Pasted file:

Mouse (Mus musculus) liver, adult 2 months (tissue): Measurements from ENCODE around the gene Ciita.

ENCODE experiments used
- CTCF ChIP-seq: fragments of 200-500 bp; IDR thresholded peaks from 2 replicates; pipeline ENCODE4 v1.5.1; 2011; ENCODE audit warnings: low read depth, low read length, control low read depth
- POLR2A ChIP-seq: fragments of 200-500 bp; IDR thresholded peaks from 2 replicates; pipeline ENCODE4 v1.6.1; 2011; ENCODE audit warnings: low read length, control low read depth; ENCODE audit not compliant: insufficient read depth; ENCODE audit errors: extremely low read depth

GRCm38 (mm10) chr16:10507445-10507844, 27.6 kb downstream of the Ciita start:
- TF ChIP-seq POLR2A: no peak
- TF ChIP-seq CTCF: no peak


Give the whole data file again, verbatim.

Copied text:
Mouse (Mus musculus) liver, adult 2 months (tissue): Measurements from ENCODE around the gene Ciita.

ENCODE experiments used
- CTCF ChIP-seq: fragments of 200-500 bp; IDR thresholded peaks from 2 replicates; pipeline ENCODE4 v1.5.1; 2011; ENCODE audit warnings: low read depth, low read length, control low read depth
- POLR2A ChIP-seq: fragments of 200-500 bp; IDR thresholded peaks from 2 replicates; pipeline ENCODE4 v1.6.1; 2011; ENCODE audit warnings: low read length, control low read depth; ENCODE audit not compliant: insufficient read depth; ENCODE audit errors: extremely low read depth

GRCm38 (mm10) chr16:10507445-10507844, 27.6 kb downstream of the Ciita start:
- TF ChIP-seq POLR2A: no peak
- TF ChIP-seq CTCF: no peak